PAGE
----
OPEC's Oil Conundrum

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"Are OPEC's complaints of not benefiting from high prices just crocodile tears?"

Over the weekend, the Organization of Petroleum Exporting Countries–which supplies about 40% of the oil consumed each day—decided one more time to keep its output steady, despite concerns that rising oil prices could hit a fragile economic recovery.

Yet some OPEC members are now calling for a barrel at $100 after it just reached a two-year high of $90. When they complain of not benefiting from the buoyant prices, are they just shedding crocodile tears?

OPEC's statistics—which are not disputed by external players—suggest the purchasing power of its members has only slowly recovered since prices nosedived late 2008. Prices of OPEC crude in real terms—excluding the impact of inflation and currency fluctuations—stood at $49.50 this October, up from $44.9 a barrel two years earlier, but much lower than their nominal prices of $79.86. Indeed, the difference between nominal and real prices has widened from $24.26 a barrel to $30.36 a barrel in two years.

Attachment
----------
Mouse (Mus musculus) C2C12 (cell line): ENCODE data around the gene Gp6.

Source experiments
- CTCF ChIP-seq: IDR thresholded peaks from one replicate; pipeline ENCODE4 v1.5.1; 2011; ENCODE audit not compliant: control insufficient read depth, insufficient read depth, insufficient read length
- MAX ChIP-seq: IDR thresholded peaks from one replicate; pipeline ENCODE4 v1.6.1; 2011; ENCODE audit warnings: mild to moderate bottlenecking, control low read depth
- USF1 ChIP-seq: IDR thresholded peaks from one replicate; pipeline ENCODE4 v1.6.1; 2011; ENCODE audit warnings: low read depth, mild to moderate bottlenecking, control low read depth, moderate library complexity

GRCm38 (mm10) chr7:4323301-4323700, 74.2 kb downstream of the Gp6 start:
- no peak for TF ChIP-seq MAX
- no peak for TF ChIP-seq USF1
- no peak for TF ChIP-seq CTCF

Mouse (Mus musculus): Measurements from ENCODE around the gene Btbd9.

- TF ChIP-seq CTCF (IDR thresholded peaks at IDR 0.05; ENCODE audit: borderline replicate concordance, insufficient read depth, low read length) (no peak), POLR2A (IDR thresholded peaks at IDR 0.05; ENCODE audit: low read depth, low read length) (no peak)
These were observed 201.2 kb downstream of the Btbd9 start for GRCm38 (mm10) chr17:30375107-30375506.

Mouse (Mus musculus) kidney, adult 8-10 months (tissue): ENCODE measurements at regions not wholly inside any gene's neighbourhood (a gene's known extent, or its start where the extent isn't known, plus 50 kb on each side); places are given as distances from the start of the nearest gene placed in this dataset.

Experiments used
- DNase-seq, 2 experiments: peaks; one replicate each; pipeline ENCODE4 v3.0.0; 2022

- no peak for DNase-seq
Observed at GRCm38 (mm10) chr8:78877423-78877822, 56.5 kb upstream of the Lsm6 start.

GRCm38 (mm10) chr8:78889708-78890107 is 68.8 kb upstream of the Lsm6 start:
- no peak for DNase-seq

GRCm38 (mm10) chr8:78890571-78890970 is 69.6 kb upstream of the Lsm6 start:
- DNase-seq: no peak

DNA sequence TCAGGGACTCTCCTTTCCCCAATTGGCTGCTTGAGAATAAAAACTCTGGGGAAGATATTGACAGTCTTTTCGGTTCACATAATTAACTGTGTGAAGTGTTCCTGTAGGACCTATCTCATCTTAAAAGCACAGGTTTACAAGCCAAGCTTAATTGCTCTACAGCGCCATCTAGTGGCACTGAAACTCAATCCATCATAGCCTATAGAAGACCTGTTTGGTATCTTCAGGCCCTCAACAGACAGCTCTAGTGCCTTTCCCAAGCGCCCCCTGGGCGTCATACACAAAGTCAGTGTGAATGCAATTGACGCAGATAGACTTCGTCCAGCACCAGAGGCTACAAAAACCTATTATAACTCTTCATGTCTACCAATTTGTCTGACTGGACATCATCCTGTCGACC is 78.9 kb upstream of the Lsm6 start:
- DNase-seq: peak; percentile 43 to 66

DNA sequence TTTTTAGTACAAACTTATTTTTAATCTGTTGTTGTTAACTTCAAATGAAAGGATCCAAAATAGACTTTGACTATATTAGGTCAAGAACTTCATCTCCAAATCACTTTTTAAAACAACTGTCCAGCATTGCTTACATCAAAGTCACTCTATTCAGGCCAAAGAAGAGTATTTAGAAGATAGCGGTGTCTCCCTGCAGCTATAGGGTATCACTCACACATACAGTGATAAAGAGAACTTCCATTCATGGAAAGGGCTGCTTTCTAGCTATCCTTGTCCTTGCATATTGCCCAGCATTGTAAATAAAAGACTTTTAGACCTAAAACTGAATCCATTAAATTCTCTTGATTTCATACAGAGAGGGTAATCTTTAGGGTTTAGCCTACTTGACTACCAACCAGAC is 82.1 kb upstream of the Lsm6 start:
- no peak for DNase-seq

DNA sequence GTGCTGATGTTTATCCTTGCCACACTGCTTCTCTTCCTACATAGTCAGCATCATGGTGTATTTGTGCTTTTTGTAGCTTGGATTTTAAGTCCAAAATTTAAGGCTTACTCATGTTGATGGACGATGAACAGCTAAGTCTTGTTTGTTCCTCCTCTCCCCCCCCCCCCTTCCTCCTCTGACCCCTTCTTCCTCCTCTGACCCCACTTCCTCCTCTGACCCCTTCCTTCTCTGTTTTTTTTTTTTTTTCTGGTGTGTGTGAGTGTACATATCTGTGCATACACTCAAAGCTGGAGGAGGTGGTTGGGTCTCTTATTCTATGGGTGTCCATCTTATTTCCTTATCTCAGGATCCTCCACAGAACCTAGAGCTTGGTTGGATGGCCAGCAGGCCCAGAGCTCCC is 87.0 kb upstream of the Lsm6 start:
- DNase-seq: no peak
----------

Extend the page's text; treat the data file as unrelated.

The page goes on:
So while the weak dollar contributes to a large proportion of the increase in nominal prices, many OPEC members are paying more for their imports in stronger currencies such as the euro. With the cost of living rising, up goes the cost of extracting oil.

On the other hand, European countries started to build a hefty debt pile back in the days when the nominal oil price was about three times lower, in the first years of the millennium. And those borrowings, more than fuel at the pump, are now endangering the economic rebound.

So while OPEC will have to act wisely if prices spiral out of control, consumers may be reminded about the fragility of oil producers. It may be unwise to ask the poor in war-torn Angola to pay for our mortgages.

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